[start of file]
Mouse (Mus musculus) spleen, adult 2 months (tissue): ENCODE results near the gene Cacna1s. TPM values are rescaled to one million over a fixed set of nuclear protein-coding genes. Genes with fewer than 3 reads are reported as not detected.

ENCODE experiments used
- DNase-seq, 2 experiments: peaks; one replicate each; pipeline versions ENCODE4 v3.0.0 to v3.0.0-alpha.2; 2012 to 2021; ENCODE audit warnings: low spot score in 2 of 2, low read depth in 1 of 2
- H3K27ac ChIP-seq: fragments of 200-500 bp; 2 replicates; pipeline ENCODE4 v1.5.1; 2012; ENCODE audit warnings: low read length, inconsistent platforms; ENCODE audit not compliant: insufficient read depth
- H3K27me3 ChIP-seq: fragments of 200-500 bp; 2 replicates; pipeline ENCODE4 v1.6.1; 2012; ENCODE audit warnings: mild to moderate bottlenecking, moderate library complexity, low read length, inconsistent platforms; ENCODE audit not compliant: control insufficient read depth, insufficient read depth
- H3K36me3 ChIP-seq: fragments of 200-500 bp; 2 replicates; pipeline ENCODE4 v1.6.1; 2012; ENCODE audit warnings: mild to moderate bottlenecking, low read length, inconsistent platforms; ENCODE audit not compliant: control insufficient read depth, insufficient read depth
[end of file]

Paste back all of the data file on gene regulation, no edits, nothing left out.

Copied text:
Mouse (Mus musculus) spleen, adult 2 months (tissue): ENCODE results near the gene Cacna1s. TPM values are rescaled to one million over a fixed set of nuclear protein-coding genes. Genes with fewer than 3 reads are reported as not detected.

ENCODE experiments used
- DNase-seq, 2 experiments: peaks; one replicate each; pipeline versions ENCODE4 v3.0.0 to v3.0.0-alpha.2; 2012 to 2021; ENCODE audit warnings: low spot score in 2 of 2, low read depth in 1 of 2
- H3K27ac ChIP-seq: fragments of 200-500 bp; 2 replicates; pipeline ENCODE4 v1.5.1; 2012; ENCODE audit warnings: low read length, inconsistent platforms; ENCODE audit not compliant: insufficient read depth
- H3K27me3 ChIP-seq: fragments of 200-500 bp; 2 replicates; pipeline ENCODE4 v1.6.1; 2012; ENCODE audit warnings: mild to moderate bottlenecking, moderate library complexity, low read length, inconsistent platforms; ENCODE audit not compliant: control insufficient read depth, insufficient read depth
- H3K36me3 ChIP-seq: fragments of 200-500 bp; 2 replicates; pipeline ENCODE4 v1.6.1; 2012; ENCODE audit warnings: mild to moderate bottlenecking, low read length, inconsistent platforms; ENCODE audit not compliant: control insufficient read depth, insufficient read depth